This week is part two of my interview with Rick Hanson, neuropsychologist and author of Just One Thing and Buddha’s Brain: The Practical Neuroscience of Love, Happiness and Wisdom. Rick is one of my favorite people to talk with about the mind/brain and how we are wired. He is a practicing Buddhist and served on the Board of Spirit Rock Meditation Center for nine terms. He is a graduate of the Community Dharma Leader training program, and leads weekly meditation groups in San Rafael, California. For more information about Rick or his teachings, visit http://www.rickhanson.net/
What I love most about this interview is the discussion about women and how women are wired. Hanson said the great psychologist Carl Jung (I’m a closet Jungian and love this form of psychology) lived through two world wars. “Carl Jung was asked what was wrong with the world.
“To him [Jung] what was most wrong – the root issue – was the denial of the feminine or suppression of the feminine.”
More information on Jung’s work on this subject can be found here.
Hanson said,”Women as a class rarely wage war. Women tend to take a longer view, they are more focused on nurturance, infrastructure and tend to be less caught up in symbolic causes that lead to war. The importance of taking care of mothers in the long-term is one of the most highly leveraged investments this planet could make.”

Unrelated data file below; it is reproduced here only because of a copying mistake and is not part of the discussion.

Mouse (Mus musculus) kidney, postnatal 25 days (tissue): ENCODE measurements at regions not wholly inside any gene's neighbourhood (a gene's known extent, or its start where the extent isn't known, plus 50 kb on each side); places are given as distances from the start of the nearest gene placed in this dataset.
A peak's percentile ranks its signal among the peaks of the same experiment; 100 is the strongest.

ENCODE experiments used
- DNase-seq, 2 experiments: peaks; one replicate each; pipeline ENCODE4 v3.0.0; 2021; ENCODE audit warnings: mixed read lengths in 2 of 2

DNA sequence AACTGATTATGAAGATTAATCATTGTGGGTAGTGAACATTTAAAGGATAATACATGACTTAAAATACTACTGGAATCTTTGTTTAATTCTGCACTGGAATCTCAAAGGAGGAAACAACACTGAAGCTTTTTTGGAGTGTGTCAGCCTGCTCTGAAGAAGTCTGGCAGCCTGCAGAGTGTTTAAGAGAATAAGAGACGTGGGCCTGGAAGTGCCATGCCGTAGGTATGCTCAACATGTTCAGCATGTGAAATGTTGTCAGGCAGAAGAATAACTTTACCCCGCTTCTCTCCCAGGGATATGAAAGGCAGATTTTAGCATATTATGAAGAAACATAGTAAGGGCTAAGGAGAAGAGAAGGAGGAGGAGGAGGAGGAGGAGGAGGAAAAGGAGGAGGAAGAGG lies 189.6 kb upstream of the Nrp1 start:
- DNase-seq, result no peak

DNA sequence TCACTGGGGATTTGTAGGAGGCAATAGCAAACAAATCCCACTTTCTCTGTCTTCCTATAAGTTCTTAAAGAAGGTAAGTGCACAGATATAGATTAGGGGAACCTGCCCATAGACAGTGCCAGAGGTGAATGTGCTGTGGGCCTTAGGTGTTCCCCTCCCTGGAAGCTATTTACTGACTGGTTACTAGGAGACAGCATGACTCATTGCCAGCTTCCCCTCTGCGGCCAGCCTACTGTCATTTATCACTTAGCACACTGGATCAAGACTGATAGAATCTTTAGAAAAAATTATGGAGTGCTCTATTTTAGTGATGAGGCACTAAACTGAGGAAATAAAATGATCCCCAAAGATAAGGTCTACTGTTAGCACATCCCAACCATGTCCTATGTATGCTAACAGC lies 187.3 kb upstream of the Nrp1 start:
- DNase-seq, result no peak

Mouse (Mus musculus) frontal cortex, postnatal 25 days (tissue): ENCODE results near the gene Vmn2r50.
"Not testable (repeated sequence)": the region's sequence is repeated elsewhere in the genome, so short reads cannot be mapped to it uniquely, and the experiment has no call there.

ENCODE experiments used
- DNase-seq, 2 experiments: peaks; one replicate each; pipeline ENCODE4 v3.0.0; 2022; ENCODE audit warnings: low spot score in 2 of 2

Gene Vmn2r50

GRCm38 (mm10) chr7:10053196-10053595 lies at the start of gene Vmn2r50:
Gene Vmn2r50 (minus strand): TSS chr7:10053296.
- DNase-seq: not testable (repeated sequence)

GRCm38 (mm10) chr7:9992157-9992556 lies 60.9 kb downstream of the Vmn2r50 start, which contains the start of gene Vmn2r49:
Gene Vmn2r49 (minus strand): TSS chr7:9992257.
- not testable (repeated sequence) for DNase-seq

Hanson’s newest book is Just One Thing: Developing a Buddha Brain One Simple Practice at a Time. In Just One Thing, he gives 52 powerful and down-to-earth ways (practices) to build up a “buddha brain” for more peace of mind in stressful times, greater inner strength and confidence, and an unshakeable sense of contentment and worth. His practices are grounded in modern neuroscience, positive psychology, his background in the real world of business and raising a family. You can use your mind to gradually change your brain and therefore your mind and your life for the better. Little things add up. It means taking on a little practice each day to make your mind better.
Note to my readers: This area of research — neuropsychology and neuroscience – is particularly interesting to me. Does this interest you? Would you be interested in more interviews from neuroscientists on how to use your mind to change your brain?
How to Boost Happiness + How We Are Wired for Fear